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Chinezu Laura, Trouillas Jacqueline, Loghin Andrada and Borda Angela

Abstract

Introduction: The morphologic diagnosis of pituitary adenomas (PA) is based on immunohistochemistry (IHC). In Romania, IHC diagnosis of PA is restricted, all of the specific antibodies being very expensive. A histochemical staining, Herlant’s tetrachrome (HTCS), was described several years ago, but it was not widely used for diagnostic purposes because of technical difficulties. The aim of this paper is to bring into discussion this staining, to highlight its benefits, to improve the technical procedures and to establish a protocol, which combining both HTCS and IHC, facilitates the diagnosis of PA and, especially, substantially reduces the costs. Methods: HTCS was performed using normal pituitary glands. The optimal time of staining and the optimal concentration of different solutions were established for each step of the staining. Results: The improved technical procedure of HTCS is described. The staining features of all cellular types of the pituitary gland are depicted and illustrated: the chromophore cells, GH-secreting cells stained in orange, PRL-secreting cells in red-violet and ACTH-cells in dark blue, while cromophobe cells stained light blue. These staining features can be extrapolated to the diagnosis of PAs, as they consist of a proliferation of such cells. Conclusion: HTCS’s benefit is in functional PAs: it can identify GH, PRL, ACTH and TSH-adenomas, according to the cell type staining. A two-step diagnostic protocol is proposed, allowing the use of two, maximum three antibodies, instead of six: first step HTCS, and second step IHC

Open access

I.A. Nechifor-Boilă, Angela Borda, Andrada Loghin, Adela Nechifor-Boilă and C. Chibelean

Abstract

Objective: Diffusion Weighted Imaging (DWI) is the main sequence in the multiparametric prostate MRI protocol together with T2 and dynamic contrast-enhanced T1, leading to detection rates up to 60% in prostate cancer diagnosis. However, the use of intravenous contrast can have severe side-effects, making the use of unenhanced MRI sequences essential. The aim of our study was to assess the feasibility and efficiency of DWI as a standalone MRI technique for prostate cancer diagnosis. Methods: We performed a prospective cohort study at our department (09.2014-05.2015) and formed a study lot consisting in five prostate cancer patients that were scheduled for radical prostatectomy. Multiparametric MRI was performed (with DWI and T2 sequences) and the images were interpreted according to the PI-RADS system. The final histopathological result after prostatectomy served as gold standard. Results: A series of 9 lesions were detected and analyzed on DWI. At qualitative interpretation, DWI had a sensitivity of 85.7% and a specificity of 50%. The corresponding positive and negative likelihood ratios were 1.71 and 0.286, respectively (p=0.417). ADC analysis revealed a mean value of 1.2*10-3mm2/s for the benign lesions while the corresponding value was 0.8*10-3 for the malignant ones, regardless of tumor size and Gleason scoring. Conclusion: DWI is a feasible technique in the current clinical environment, with a good sensitivity and a medium specificity. Furthermore, an association to the anatomical T2 sequence could enhance the diagnostic efficiency of DWI and should be assessed in larger studies.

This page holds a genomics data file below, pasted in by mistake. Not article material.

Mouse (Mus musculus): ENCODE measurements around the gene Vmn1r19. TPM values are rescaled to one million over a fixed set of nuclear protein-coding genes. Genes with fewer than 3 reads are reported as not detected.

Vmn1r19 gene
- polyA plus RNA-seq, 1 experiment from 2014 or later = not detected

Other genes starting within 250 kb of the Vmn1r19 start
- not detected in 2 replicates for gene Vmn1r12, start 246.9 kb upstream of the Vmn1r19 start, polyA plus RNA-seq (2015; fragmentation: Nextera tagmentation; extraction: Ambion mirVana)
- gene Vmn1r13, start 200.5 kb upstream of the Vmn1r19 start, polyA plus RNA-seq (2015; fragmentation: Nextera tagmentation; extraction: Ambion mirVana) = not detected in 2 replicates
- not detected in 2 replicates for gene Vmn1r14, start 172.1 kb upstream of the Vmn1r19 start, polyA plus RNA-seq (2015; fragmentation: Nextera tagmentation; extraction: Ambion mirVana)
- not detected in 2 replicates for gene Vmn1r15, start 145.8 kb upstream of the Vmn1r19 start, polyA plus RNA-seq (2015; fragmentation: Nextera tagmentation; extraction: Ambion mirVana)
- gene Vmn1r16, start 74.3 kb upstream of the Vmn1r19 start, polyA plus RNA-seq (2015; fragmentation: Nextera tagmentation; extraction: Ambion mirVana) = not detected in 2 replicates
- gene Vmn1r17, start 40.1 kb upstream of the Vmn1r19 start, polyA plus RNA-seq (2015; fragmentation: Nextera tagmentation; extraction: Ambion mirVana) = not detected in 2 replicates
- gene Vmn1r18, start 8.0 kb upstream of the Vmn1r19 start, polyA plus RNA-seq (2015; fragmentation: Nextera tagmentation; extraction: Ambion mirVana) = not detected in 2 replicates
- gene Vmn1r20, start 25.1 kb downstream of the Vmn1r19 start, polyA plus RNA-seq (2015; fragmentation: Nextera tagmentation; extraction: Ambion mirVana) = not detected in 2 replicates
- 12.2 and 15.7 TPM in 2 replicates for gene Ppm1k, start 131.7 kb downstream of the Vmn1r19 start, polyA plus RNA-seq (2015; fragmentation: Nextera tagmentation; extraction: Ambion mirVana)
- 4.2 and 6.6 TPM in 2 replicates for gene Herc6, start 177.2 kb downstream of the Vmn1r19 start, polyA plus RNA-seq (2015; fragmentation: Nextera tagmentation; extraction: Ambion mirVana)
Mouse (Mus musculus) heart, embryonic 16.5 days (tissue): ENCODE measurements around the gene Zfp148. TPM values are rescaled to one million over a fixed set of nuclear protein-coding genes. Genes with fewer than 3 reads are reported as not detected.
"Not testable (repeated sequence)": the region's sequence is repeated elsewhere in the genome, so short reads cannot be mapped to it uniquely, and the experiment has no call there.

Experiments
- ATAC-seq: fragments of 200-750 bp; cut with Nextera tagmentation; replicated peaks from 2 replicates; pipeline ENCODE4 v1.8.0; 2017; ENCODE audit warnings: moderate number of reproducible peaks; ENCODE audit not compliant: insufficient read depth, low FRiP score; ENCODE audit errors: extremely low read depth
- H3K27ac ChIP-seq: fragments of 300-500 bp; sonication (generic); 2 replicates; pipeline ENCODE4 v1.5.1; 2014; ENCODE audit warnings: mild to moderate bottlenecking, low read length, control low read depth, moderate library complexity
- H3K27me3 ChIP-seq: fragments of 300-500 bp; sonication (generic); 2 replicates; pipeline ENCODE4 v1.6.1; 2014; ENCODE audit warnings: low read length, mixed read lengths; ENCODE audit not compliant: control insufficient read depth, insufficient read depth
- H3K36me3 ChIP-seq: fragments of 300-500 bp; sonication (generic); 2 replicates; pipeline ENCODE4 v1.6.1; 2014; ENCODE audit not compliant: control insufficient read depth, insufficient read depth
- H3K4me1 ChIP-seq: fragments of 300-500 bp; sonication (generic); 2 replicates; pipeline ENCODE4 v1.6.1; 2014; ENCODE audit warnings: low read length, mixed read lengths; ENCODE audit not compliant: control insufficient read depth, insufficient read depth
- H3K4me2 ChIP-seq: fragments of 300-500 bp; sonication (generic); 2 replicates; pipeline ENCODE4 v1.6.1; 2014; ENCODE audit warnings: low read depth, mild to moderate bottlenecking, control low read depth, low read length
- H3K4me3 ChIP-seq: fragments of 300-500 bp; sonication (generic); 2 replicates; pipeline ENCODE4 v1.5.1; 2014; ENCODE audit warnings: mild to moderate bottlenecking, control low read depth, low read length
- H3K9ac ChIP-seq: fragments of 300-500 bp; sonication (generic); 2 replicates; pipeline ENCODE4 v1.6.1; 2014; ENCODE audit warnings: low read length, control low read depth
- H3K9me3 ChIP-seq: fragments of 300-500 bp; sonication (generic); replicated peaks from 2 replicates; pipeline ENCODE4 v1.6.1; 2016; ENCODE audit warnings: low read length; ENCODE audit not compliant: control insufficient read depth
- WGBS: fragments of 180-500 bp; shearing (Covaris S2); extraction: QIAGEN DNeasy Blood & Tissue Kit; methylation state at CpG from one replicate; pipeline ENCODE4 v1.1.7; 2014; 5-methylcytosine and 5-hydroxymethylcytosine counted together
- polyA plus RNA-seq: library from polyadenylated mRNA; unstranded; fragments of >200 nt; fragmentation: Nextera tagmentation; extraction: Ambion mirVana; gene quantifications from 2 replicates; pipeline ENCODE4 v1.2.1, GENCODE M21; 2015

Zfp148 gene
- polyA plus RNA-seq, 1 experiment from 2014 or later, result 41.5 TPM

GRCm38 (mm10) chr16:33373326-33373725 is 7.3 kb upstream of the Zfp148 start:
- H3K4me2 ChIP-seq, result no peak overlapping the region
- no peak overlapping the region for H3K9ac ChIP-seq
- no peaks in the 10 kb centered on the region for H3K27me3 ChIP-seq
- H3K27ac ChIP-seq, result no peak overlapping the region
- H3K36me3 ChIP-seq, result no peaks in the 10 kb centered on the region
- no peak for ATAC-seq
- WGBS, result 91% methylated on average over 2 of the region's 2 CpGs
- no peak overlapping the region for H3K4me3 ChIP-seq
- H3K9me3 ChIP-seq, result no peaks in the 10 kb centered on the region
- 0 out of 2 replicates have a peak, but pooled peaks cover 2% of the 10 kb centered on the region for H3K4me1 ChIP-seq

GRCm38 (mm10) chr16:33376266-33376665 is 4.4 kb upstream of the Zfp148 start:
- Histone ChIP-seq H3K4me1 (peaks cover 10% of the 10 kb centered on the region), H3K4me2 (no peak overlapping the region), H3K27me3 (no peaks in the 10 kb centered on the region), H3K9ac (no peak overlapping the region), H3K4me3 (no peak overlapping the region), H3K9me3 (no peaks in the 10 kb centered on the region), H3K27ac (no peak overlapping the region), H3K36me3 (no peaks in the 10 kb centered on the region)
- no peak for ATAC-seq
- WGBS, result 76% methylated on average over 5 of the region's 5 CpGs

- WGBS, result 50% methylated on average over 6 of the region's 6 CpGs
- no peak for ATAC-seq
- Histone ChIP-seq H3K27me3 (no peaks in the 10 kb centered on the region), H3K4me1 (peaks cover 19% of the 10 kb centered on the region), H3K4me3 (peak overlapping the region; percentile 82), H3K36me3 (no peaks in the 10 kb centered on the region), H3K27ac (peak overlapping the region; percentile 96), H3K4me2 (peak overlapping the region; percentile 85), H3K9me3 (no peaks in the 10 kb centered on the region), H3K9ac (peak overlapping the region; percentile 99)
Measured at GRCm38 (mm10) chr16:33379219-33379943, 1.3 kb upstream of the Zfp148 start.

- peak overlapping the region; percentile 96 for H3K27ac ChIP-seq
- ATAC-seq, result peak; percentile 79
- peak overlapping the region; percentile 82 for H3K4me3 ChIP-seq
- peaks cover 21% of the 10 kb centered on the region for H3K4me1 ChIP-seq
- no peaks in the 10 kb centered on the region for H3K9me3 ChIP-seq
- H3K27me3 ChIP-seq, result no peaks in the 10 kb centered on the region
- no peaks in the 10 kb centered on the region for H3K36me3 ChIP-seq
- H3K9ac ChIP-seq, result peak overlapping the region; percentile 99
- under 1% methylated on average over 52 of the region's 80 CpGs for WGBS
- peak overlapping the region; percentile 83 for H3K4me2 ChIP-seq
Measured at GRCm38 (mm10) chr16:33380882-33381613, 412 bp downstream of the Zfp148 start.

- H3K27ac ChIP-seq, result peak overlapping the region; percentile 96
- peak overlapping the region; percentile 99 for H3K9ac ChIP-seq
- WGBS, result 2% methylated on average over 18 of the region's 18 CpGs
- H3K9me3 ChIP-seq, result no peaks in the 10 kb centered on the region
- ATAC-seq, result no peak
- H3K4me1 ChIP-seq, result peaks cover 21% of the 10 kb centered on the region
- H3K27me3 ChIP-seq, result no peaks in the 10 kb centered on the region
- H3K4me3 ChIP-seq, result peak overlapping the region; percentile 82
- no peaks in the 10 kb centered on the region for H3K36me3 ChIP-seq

Open access

Edith Dee, Andrada Loghin, Tamas Toth, Adrian Năznean and Angela Borda

Abstract

Introduction: Glomus tumors are rare benign mesenchymal neoplasms accounting for only 2% of all types of soft tissue tumors. Commonly located in the peripheral soft tissues, they are most frequently encountered in the subungual areas of fingers and toes, and very rarely in visceral organs due to the absence of glomus bodies. To date, 22 cases of primary renal glomus tumors have been described in the literature, of which 17 benign, with no evidence of recurrence or metastasis, three cases of malignant glomus tumor, and two cases with uncertain malignant potential. Case report: We report the 18th case of a benign glomus tumor of the kidney in a 49-year-old female patient, presenting the microscopic appearance (round, uniform cells with indistinct borders, scant finely granular eosinophilic cytoplasm, round nuclei lacking prominent nucleoli, arranged in solid sheets, accompanied by slit-like vascular spaces), the immunohistochemical profile (tumor cells showed immunoreactivity for smooth muscle actin, vimentin, as well as for CD34; they were negative for AE1/AE3, desmin, HMB-45, S-100 protein, renin, and chromogranin), and the differential diagnosis of this rare entity (juxtaglomerular tumor, angiomyolipoma, hemangioma, epithelioid leyomioma, solitary fibrous tumor, carcinoid tumor, and paraganglioma). Conclusion: Primary renal glomus tumors are rare tumors that radiologically can mimic other mesenchymal renal neoplasm. Accurate diagnosis is based on the microscopic appearance and especially the characteristic immunophenotype.